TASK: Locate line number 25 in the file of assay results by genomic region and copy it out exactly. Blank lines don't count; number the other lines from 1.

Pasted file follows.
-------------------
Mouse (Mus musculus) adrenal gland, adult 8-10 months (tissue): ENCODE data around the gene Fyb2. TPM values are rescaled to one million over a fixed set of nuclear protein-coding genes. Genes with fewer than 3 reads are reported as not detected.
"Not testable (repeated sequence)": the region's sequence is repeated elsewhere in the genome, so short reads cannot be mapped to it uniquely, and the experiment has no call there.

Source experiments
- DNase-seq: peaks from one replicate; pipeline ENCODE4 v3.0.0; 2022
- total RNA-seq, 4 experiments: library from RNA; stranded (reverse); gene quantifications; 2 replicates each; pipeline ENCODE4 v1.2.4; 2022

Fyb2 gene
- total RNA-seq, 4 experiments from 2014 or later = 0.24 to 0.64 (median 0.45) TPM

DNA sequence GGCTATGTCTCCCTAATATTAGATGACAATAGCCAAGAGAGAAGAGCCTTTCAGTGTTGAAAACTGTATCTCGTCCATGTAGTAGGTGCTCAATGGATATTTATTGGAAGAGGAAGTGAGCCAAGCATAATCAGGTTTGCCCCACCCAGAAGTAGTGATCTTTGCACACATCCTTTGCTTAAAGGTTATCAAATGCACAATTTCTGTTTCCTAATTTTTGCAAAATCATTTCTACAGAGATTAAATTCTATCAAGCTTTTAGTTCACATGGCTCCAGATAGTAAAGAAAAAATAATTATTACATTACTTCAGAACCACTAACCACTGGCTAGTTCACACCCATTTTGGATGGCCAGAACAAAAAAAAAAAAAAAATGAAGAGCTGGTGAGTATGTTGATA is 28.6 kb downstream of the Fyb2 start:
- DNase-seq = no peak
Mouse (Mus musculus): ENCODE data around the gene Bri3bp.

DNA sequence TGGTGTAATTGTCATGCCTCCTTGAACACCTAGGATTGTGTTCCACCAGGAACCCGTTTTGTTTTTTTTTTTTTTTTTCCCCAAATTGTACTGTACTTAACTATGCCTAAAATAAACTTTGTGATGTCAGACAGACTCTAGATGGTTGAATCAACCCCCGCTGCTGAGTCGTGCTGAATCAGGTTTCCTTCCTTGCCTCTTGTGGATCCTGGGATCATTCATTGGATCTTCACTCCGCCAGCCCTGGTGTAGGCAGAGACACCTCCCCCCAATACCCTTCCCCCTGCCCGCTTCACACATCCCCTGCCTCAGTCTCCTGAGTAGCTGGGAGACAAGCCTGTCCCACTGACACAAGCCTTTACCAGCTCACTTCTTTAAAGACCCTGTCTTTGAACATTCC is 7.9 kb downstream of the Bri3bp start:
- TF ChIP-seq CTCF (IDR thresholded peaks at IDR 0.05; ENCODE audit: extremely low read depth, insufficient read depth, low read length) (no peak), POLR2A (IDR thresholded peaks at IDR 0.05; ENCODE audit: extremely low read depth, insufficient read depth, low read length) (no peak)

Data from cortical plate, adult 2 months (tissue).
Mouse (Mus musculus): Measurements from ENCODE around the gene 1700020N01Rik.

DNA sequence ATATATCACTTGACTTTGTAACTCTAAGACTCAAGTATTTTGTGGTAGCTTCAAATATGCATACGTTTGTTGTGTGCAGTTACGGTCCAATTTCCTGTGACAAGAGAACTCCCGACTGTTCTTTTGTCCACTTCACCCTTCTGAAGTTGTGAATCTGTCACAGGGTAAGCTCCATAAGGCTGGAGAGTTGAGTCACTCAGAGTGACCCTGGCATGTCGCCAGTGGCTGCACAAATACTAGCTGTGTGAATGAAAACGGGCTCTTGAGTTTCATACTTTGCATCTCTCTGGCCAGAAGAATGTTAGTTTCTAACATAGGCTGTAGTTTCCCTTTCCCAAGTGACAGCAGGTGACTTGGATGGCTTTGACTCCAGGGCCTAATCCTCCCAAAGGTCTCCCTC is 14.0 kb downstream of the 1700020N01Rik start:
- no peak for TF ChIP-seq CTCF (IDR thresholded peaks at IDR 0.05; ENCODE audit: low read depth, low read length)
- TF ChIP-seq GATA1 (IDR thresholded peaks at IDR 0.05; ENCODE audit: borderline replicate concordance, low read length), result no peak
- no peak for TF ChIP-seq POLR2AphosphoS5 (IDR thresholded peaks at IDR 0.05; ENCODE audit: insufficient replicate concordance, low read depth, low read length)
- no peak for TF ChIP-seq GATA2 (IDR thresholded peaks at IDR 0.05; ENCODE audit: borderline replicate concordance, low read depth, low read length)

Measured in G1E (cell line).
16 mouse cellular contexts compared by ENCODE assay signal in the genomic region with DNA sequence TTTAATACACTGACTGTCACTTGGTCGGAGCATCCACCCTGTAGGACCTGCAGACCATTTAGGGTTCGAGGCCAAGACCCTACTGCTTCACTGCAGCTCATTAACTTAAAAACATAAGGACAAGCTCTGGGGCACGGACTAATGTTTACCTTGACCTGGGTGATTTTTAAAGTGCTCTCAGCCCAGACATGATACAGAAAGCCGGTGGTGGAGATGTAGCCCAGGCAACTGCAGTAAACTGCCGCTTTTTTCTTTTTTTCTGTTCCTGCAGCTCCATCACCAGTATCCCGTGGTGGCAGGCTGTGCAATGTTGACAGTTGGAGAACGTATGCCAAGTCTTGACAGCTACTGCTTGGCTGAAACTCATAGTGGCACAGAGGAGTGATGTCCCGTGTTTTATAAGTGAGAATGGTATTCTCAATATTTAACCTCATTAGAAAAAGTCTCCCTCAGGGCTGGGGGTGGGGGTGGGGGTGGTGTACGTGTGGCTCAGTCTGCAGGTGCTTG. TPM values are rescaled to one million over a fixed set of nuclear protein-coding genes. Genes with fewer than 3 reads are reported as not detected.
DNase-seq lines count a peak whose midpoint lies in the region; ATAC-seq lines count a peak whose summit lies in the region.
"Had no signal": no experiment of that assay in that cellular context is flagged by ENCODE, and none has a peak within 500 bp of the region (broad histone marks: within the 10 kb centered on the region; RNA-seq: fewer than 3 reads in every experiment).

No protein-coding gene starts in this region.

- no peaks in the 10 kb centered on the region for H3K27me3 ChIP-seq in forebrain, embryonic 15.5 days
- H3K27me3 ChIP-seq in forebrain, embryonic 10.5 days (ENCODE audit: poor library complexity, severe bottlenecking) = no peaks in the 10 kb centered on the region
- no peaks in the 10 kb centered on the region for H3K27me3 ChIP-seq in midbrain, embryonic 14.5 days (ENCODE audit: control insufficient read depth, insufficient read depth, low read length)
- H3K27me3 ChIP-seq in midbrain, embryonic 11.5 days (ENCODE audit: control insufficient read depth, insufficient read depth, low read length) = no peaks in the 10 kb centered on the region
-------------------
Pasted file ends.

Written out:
- no peaks in the 10 kb centered on the region for H3K27me3 ChIP-seq in forebrain, embryonic 15.5 days